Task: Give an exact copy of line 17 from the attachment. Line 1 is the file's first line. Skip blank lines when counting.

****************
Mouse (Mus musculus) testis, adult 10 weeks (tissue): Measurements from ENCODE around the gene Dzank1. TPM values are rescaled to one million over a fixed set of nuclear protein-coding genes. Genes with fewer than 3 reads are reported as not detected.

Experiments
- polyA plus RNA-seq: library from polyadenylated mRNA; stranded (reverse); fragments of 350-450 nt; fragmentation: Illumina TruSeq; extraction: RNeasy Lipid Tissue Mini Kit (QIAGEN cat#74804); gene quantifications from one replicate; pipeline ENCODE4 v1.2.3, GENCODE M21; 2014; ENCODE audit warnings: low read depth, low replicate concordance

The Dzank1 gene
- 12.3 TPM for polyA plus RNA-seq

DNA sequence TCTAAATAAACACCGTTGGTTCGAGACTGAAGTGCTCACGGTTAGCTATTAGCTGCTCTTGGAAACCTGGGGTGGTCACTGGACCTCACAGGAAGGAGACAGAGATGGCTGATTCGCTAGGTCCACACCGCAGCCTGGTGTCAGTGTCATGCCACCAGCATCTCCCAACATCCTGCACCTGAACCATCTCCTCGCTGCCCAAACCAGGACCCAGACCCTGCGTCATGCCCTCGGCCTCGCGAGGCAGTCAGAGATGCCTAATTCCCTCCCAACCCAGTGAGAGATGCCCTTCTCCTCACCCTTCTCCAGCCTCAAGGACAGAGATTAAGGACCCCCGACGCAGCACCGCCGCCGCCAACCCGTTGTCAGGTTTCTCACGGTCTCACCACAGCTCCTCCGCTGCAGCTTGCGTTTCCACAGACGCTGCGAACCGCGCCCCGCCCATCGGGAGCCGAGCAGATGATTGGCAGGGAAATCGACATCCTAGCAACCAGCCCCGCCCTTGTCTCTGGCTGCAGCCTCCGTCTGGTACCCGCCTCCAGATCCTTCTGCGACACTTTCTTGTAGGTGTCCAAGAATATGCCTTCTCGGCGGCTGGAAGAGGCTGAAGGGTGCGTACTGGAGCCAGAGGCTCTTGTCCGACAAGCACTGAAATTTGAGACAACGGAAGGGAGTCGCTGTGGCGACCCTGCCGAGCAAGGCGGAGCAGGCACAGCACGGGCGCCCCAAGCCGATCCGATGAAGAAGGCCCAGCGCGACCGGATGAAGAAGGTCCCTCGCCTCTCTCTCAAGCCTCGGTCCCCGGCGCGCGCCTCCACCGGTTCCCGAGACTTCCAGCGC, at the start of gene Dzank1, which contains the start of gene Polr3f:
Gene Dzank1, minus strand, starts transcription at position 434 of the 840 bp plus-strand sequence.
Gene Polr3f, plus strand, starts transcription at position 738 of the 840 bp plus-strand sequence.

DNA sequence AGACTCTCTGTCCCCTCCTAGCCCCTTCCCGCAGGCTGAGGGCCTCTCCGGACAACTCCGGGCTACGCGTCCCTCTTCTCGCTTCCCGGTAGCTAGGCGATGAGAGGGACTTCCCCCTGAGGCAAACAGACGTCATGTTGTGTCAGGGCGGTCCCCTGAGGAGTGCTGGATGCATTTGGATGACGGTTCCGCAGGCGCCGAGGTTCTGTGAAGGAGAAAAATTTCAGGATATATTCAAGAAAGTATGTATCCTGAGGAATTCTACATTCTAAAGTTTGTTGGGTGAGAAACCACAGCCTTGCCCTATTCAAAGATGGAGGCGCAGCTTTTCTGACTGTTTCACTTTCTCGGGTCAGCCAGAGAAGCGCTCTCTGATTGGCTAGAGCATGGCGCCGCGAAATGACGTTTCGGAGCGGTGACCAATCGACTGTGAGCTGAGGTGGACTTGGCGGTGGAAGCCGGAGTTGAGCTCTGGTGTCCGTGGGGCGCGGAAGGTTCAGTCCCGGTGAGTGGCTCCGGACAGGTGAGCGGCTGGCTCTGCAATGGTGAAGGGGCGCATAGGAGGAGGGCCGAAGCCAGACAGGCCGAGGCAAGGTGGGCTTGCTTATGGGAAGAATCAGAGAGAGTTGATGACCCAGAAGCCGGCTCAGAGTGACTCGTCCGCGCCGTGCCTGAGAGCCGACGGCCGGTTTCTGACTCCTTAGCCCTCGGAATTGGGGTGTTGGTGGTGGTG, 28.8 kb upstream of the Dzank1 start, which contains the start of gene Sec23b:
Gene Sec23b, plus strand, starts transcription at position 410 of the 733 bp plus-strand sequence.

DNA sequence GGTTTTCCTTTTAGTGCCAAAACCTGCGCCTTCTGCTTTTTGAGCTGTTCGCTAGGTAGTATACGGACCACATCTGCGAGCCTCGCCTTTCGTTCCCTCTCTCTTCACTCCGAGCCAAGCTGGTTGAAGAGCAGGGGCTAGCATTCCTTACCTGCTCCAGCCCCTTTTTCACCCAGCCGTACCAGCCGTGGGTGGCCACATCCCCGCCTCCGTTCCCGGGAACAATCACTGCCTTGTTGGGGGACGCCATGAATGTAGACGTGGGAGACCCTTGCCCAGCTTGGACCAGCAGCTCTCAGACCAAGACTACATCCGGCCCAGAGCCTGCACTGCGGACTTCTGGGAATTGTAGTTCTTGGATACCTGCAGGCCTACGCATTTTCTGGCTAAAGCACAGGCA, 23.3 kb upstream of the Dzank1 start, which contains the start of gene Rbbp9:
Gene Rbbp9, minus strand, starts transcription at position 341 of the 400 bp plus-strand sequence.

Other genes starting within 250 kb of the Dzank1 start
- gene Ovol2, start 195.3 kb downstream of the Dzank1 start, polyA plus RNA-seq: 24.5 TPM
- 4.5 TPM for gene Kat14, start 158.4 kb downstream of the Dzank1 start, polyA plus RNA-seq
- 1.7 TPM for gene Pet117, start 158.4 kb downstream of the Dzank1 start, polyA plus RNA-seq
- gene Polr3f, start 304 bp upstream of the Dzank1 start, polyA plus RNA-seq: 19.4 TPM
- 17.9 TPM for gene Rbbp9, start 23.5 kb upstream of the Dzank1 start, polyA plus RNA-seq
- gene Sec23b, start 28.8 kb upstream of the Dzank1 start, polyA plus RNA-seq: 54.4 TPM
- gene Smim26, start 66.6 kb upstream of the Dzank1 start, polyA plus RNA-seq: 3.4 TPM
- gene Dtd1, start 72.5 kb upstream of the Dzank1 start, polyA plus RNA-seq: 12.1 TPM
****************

- gene Polr3f, start 304 bp upstream of the Dzank1 start, polyA plus RNA-seq: 19.4 TPM